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Prof Karim gets doctorate

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World renowned Kwazulu Natal-based professor Prof. Salim Abdool Karim was awarded with an honorary doctorate in medicine by the University of Cape Town (UCT) on Thursday. Karim was honoured for his ground-breaking research over the last 30 years, in the fight against HIV. He was conferred alongside theoretical physicist Dr Bernard Lewis Fanaroff, economics graduate Dr William Carmichael.

Karim is credited for his discovery of a microbicide that has significantly helped with the prevention of HIV and genital herpes. His study showed the first real significant indication of an antiretroviral drug, which could prevent the transmission of the HIV virus.

“His work epitomises the momentous contribution that innovative multidisciplinary science and medical technology can make to disease prevention, treatment and global health,” read a statement on the UCT website.

Speaking to VOC News shortly after the ceremony, Karim said he was extremely humbled to receive the honorary degree and thanked UCT for the recognition of 30 years of hard work. However, he stressed there was still a long way to go in the fight against HIV.

“As we look at the challenges we face in the HIV epidemic, we need scientific solutions to this challenge, and I have devoted much of my career to developing new technologies, focusing specifically on preventing and treating HIV,” he explained.

Karim’s focuses on two broad areas: namely HIV prevention in the form of chemicals to prevent woman from acquiring the virus, as well as the search and development of a vaccine to prevent the spread of the infection. His research also has a strong focus on the treatment of patients who had both HIV and TB.

“If you look at any patient around the world who suffers from TB and HIV, they are probably being treated based on our research findings. So I think we have had quite a substantial global impact with our research.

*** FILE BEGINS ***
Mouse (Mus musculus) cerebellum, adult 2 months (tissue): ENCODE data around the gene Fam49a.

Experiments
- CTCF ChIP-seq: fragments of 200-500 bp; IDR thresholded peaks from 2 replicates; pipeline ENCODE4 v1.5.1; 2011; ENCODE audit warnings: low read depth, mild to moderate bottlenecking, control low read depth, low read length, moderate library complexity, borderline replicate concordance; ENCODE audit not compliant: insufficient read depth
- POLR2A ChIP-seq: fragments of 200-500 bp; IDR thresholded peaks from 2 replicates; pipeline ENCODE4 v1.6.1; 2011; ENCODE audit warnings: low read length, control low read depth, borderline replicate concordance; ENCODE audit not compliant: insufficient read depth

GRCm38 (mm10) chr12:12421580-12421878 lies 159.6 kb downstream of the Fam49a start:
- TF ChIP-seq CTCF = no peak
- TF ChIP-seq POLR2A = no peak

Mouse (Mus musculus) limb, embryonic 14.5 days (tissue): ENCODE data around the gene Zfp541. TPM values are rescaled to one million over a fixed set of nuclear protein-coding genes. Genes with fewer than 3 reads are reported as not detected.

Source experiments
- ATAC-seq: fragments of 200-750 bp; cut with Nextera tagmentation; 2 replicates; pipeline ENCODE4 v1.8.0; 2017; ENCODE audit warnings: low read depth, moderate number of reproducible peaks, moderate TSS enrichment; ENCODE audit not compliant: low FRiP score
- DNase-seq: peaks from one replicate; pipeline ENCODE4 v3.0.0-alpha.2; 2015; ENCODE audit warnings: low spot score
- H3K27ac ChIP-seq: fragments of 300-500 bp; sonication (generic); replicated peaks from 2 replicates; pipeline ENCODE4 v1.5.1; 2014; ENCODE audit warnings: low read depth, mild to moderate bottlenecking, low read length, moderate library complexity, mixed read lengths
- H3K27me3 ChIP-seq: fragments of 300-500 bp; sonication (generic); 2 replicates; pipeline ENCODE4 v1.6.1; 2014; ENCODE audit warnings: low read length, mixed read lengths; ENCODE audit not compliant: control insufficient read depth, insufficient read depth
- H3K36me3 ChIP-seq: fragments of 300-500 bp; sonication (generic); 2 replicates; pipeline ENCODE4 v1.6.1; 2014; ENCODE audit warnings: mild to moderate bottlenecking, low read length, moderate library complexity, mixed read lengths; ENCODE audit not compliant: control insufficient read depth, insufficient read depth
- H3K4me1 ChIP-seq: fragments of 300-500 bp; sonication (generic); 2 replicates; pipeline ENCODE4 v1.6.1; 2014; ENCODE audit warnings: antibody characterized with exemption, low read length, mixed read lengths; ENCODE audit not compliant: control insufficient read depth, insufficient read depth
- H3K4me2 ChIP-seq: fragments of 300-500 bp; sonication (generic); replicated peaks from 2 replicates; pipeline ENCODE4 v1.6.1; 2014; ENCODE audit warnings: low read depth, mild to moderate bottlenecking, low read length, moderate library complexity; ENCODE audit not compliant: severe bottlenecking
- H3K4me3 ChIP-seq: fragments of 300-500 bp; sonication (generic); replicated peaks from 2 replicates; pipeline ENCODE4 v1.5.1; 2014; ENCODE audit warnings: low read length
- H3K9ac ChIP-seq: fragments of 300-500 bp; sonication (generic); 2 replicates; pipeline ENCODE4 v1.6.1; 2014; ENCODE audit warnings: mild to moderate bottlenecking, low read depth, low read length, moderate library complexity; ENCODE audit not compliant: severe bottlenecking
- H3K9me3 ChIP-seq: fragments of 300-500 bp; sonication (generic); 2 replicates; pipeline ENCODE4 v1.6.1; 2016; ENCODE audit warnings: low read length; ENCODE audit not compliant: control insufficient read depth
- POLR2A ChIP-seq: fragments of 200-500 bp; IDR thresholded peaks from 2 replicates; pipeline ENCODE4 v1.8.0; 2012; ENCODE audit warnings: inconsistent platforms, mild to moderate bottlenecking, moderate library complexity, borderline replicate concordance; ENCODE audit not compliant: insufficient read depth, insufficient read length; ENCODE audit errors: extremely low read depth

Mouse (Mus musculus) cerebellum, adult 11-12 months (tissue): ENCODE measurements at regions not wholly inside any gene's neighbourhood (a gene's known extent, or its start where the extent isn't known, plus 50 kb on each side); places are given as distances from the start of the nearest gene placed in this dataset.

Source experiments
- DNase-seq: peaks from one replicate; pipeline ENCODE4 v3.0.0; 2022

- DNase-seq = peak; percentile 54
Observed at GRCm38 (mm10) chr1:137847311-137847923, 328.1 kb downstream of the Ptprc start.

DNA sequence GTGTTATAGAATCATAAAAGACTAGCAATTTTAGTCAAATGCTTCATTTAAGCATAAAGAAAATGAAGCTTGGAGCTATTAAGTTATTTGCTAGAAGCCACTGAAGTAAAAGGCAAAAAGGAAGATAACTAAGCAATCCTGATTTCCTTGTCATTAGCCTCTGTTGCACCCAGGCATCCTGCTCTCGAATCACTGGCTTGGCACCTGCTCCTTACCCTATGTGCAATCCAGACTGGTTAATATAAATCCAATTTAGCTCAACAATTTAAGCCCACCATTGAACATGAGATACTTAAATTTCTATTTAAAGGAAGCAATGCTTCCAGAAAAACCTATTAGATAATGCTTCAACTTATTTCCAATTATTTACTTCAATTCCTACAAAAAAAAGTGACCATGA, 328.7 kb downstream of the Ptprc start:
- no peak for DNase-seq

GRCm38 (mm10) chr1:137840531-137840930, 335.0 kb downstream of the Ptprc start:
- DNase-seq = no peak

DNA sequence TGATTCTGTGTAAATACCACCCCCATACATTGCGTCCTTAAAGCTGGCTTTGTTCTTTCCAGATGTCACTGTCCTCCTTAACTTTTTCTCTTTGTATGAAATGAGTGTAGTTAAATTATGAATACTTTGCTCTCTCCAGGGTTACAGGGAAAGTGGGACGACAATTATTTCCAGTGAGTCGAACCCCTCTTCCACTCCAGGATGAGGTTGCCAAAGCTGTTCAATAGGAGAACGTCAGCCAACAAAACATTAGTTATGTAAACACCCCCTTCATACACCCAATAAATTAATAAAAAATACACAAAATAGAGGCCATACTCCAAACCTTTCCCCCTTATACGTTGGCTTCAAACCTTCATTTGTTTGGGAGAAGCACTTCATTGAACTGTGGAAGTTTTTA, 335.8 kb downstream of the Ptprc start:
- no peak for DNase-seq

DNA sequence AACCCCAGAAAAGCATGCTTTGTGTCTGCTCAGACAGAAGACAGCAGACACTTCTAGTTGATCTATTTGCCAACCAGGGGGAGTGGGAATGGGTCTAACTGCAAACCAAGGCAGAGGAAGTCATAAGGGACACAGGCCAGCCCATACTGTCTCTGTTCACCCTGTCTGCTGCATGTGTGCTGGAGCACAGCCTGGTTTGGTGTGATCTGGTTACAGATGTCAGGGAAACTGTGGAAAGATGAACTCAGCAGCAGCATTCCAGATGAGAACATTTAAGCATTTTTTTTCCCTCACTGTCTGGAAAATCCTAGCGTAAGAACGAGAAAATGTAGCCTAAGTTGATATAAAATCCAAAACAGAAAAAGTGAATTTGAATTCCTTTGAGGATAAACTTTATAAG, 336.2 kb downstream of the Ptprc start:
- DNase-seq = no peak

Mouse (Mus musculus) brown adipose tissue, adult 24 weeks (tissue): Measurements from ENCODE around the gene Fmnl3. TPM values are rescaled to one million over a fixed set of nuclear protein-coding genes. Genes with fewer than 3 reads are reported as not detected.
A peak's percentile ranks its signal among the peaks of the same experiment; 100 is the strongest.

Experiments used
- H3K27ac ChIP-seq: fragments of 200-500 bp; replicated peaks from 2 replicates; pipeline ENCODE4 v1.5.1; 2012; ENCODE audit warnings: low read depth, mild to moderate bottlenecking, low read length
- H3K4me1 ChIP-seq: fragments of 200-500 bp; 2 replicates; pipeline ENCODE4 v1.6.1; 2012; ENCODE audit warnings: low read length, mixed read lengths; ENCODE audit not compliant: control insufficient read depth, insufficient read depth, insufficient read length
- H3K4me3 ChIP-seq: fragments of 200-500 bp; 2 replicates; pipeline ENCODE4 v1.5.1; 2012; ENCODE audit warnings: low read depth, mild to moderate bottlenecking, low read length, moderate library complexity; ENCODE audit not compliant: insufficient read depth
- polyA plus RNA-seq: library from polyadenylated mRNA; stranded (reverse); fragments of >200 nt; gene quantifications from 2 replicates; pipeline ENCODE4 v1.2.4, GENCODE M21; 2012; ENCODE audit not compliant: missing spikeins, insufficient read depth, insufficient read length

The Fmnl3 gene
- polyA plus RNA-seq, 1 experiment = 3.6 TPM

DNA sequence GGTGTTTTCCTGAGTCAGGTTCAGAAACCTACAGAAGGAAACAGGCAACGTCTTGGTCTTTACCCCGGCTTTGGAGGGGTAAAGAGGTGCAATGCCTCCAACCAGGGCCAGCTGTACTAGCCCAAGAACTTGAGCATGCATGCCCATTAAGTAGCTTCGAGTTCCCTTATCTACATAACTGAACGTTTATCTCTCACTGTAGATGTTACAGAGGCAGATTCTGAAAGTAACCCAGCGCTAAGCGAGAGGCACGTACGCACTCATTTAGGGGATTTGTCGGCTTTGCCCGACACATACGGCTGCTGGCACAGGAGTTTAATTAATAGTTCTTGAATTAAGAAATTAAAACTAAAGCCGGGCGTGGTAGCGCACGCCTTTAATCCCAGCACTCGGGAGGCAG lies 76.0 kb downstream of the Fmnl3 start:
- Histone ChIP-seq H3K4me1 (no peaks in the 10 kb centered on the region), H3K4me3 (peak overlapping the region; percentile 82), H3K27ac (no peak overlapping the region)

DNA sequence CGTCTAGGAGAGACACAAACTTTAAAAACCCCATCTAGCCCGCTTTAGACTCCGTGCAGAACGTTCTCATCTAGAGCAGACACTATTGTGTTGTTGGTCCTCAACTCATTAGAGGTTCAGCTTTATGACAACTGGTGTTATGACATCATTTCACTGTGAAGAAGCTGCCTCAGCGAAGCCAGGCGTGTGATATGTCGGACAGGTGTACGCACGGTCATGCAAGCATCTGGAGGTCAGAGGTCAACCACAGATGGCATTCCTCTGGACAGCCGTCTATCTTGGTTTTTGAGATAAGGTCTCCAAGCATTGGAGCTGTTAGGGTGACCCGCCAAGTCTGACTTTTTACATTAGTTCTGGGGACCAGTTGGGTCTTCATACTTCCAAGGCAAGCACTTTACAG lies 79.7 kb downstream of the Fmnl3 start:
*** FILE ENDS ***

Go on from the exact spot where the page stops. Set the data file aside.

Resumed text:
As we look forward to the future, I think the bulk of what our new research is going to be, is going to focus on prevention, and helping those who have reached the last stages of HIV,” he said.

Karim is the head of the Centre for the Aids Programme of Research in South Africa (Caprisa) consortium. One of Caprisa’s other major discoveries is that of a group of woman in Kwazulu-Natal, with strong antibodies able to kill the HIV virus. Karim said much of the institute’s focus would now be on these women, with one in particular displaying especially strong antibodies that they were looking to replicate in the laboratory.  

“What we did was clone her B cells that make these antibodies. In cloning these cells, we’ve been able to get them to make the same antibodies for us in a test tube. The importance is that we can now replicate these antibodies and test them,” he said.

He said some of the basic tools were now there in the fight against HIV and the major challenge now was to roll them out to those most in need of them, and those most at risk of acquiring the virus. VOC (Mubeen Banderker)

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